728 x 90
728 x 90
728 x 90
728 x 90
728 x 90

Book Review: Stealing America: What My Experience with Criminal Gangs Taught Me About Obama, Hillary, and the Democratic Party


I expected this book, written by Dinesh D’Souza and published by Broadside Books, to be bitter. For one thing, the title conveys bitterness.

And Dinesh D’Souza has reason to be bitter: A first offender, he had been threatened with prison and then sentenced to confinement for an offense usually not even prosecuted: two misreported campaign contributions to a childhood friend running for office. (It is not even clear that the law creating this offense is consistent with the First Amendment.)

Moreover, D’Souza is a prominent intellectual conservative. Federal officials chose to prosecute him shortly after he had produced a well-publicized film critical of the president. As he documents in the book, a fair amount of circumstantial evidence suggests that the decision to go after him originated high in the Obama administration. Perhaps at the top.

But the text shows little evidence of bitterness. My personal experience makes me understand why. When my tax returns were targeted by Montana state officials in the 1990s in apparent retaliation for my anti-establishment political activities, I was surprised that my own emotions were merely a mixture of resignation and amusement. Same thing when state officials tried to retaliate through my employer. So you don’t always react to events as you would expect.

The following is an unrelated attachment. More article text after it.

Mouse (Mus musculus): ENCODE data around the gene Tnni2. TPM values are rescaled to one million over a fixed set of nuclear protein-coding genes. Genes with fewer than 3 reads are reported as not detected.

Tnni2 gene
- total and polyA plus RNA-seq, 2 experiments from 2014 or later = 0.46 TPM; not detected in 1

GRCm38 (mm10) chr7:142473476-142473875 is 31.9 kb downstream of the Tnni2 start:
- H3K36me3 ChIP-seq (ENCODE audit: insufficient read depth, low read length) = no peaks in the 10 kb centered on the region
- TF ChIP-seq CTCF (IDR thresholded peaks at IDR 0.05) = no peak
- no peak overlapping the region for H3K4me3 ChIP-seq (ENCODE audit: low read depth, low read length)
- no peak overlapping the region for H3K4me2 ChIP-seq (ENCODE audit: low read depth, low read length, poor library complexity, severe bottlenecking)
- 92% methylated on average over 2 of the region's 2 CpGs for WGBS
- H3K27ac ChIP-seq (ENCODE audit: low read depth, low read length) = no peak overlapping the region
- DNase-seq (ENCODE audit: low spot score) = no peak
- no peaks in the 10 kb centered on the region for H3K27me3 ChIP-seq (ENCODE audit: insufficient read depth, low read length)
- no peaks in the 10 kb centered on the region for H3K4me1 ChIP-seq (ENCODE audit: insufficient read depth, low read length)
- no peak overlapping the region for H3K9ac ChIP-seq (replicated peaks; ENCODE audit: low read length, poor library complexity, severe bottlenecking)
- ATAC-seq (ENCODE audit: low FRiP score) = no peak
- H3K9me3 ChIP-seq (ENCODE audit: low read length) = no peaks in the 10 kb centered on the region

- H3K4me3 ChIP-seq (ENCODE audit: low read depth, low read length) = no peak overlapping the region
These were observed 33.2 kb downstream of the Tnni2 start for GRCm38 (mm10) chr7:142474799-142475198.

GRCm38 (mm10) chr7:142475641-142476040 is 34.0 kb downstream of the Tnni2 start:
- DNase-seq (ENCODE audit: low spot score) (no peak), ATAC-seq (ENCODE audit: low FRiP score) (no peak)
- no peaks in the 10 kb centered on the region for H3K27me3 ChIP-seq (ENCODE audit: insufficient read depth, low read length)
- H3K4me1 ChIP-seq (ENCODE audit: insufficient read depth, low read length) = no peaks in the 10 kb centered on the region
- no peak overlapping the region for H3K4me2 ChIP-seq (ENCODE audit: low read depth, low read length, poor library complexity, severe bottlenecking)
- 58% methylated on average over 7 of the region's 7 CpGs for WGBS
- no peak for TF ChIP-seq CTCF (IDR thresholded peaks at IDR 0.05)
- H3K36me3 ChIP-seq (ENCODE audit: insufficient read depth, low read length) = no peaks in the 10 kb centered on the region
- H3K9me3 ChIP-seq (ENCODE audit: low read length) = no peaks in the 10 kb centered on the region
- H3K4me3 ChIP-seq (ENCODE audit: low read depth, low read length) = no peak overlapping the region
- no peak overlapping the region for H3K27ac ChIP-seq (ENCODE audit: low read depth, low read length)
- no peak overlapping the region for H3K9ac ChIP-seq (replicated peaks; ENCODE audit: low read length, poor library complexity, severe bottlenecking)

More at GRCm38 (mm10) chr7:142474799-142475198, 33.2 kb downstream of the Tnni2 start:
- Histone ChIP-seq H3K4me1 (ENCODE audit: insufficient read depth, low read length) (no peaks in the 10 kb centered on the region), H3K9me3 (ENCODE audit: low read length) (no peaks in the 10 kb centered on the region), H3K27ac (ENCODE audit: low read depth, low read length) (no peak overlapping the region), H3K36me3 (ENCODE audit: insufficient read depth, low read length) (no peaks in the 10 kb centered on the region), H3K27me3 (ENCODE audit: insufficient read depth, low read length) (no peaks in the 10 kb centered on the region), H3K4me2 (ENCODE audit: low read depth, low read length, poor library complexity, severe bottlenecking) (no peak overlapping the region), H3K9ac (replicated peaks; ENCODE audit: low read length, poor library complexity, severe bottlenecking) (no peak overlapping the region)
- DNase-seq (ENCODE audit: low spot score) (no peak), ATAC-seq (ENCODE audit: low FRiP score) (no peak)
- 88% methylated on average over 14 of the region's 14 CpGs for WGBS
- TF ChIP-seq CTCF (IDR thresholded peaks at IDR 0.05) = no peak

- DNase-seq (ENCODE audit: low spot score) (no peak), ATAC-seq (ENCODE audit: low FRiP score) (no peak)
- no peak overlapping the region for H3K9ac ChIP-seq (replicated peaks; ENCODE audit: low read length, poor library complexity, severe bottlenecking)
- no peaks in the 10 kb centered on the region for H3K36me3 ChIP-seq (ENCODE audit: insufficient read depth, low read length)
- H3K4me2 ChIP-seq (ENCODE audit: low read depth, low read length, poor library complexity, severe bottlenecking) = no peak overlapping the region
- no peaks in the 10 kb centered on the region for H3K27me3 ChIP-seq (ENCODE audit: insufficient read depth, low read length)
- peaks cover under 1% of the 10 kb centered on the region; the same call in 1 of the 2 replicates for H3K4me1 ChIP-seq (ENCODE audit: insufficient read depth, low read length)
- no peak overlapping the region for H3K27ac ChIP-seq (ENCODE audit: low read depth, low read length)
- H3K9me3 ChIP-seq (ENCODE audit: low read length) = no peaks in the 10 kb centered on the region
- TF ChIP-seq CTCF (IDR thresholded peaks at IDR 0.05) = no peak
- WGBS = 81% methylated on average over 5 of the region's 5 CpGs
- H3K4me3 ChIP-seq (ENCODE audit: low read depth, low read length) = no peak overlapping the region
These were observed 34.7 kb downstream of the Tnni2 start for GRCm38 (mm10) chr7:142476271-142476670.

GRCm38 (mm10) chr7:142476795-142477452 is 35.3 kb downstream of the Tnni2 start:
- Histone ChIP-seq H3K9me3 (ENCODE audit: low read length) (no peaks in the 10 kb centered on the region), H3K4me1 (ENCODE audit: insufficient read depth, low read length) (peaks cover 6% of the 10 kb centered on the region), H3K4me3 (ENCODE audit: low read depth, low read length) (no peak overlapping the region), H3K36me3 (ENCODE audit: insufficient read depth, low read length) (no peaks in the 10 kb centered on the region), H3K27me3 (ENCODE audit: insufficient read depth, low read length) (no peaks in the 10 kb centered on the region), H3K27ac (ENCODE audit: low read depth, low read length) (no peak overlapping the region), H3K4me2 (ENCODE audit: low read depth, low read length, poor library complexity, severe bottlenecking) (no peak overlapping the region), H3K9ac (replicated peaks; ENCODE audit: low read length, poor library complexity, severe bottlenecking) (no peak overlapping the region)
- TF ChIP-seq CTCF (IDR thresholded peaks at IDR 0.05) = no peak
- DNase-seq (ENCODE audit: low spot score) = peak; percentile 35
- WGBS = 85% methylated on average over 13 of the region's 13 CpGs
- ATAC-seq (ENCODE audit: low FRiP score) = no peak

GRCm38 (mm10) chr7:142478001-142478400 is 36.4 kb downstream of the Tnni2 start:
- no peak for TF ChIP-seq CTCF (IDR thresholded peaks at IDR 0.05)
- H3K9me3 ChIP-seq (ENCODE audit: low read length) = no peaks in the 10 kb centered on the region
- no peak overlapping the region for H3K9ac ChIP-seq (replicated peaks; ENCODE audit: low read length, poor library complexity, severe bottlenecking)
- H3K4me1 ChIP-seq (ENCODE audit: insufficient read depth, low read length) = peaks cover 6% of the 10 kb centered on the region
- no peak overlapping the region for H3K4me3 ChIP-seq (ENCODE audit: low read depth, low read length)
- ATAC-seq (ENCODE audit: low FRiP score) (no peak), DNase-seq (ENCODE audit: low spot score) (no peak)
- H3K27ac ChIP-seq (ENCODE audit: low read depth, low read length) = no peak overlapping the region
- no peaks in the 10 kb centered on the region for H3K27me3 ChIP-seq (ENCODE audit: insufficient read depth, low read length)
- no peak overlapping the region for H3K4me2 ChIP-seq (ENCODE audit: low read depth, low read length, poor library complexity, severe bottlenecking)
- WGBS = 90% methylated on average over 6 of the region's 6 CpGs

What D’Souza’s book does portray is how far our country has slipped from constitutional government to third-world-style kleptocracy. When I grew up, political candidates were imperfect, of course; but no individuals as flawed as Hillary Clinton and Barack Obama would have been considered as candidates for much of anything outside of inner cities controlled by corrupt machines. Certainly not for president.

I previously have noted that there are disturbing strains of totalitarianism in modern “progressivism”  and in its jurisprudence. See, for example, here, here and here. D’Souza offers a look at the beast from another angle. Drawing from what he learned about criminal gangs while in confinement, he delineates the common traits between those gangs and their methods and the “progressive” movement and, indeed, much of the Democratic Party.

The product is both chilling and hard to put down.

If I have a complaint, it is that D’Souza does not spend enough time offering solutions. His last few pages amount to little more than “Spread the word and defeat Hillary.” Among the potentially more fundamental and permanent solutions neglected is the current drive for an Article V amendments convention.

Rob Natelson